The greater the objective lens’ diameter, the larger the exit pupil you can have at any given magnification. There are, however, a number of disadvantages to objective lenses with large diameters. Chiefly, the scope becomes bulkier and mounting options need to be more specific; this can mean greater ring height is necessary to mount the scope. This, in turn, changes your cheek weld – sometimes the scope is so high up, you might be better off calling it a chin weld.

Best bipod

Lots of whistles and bells on this scope, a good fit for this rifle

What is Eye Relief?

Eye relief is a concept related to everything we’ve just discussed – it’s the distance between your eye and the scope. You need a decent amount of eye relief so that recoil doesn’t cause the scope to hit your eye. That’s never fun! Generally, rifle scopes will have an eye relief of somewhere between 76 and 102 mm (3 and 4 inches). To test eye relief, always mount your scope at its highest power, then take the shooting position you would normally take if you were out hunting.

Parallax

Many hunters and recreational shooters have never experienced parallax – it’s a concept that generally only comes up if you’re hunting at close range. The phenomenon can be spotted if you’re moving your head and the crosshairs of your sight seem to move off of the target. Most scopes come with a degree of parallax resistance – they might be parallax- free at a range of about 137 metres (150 yards). You might also miss seeing parallax even when it does occur. On most 3-9x sights, parallax will affect your shooting by less than 25 mm (1 inch).

Bull Elk Hunt Montana

Long Range Hunting or Big Game Hunting you won’t want to compromise much on your scope.

This means that unless you’re doing very precise or very close-up shooting, you likely won’t need to worry about parallax. That said, there are a number of scopes that come with a parallax adjustment knob; these devices can change the range at which the scope is parallax-free and are sometimes misunderstood as focus knobs.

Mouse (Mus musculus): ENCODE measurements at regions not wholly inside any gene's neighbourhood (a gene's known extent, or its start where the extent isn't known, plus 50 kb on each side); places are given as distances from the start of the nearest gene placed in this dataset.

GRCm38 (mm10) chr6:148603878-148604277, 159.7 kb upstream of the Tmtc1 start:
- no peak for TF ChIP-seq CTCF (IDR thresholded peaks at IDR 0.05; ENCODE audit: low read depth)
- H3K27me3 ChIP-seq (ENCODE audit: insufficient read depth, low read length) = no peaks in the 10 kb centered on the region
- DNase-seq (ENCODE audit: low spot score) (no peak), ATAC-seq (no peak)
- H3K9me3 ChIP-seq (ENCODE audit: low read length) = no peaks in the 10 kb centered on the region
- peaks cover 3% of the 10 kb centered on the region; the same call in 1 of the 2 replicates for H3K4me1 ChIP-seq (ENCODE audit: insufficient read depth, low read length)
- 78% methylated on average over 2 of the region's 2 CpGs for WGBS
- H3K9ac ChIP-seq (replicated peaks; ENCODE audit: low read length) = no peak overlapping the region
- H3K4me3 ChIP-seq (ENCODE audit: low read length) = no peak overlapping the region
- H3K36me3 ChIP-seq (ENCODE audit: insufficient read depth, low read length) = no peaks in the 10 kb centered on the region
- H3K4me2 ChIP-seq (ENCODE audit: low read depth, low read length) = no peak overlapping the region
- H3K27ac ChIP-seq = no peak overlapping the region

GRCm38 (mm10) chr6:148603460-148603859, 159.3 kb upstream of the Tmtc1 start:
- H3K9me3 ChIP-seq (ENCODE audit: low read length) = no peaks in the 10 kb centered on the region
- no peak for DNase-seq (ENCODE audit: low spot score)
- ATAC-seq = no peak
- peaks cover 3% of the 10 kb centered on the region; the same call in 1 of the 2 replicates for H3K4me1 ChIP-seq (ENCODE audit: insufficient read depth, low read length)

Lenses and Coatings

Here, you typically get what you pay for. You’ll want low-dispersion glass – you can get extra-low and ultra-low dispersion as well, at an added cost. The primary reason to get high-quality glass is to reduce a phenomenon known as chromatic aberration in which colors don’t all focus on the same point. The most noticeable result will be a loss of image sharpness. Lens coatings should make your scope fog proof and waterproof; multiple coatings generally indicate superior optics when compared to glass with just a single coating.

Other Considerations

There’s a lot more that you can think about when it comes to getting a scope. What kind of reticle do you want? Should you get bullet drop compensation? Keep in mind that more sophisticated scopes invariably cost more money.

Truglo 1-6x24 scope reticle

There’s a lot going on in the reticle. You don’t need to know exactly how it all works to use it though.

Spend the time to research your options and you’ll get a scope that works well and you enjoy shooting with. You may find it’s worth spending a bit extra on a scope that suits your particular needs; a good scope will last you a long time.

We’d like to thank Insite Arms, a Canadian custom rifle builder, for sending this rifle scope basics guide over. As of this publication, the Canadian government has announced they are banning ARs and other widely owned guns. What a disappointment! So a huge shout out to all our Canadian friends is in order!